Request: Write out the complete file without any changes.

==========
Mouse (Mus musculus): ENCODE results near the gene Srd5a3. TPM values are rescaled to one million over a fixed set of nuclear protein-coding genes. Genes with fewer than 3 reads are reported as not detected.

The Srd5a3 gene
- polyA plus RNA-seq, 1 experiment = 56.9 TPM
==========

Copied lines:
Mouse (Mus musculus): ENCODE results near the gene Srd5a3. TPM values are rescaled to one million over a fixed set of nuclear protein-coding genes. Genes with fewer than 3 reads are reported as not detected.

The Srd5a3 gene
- polyA plus RNA-seq, 1 experiment = 56.9 TPM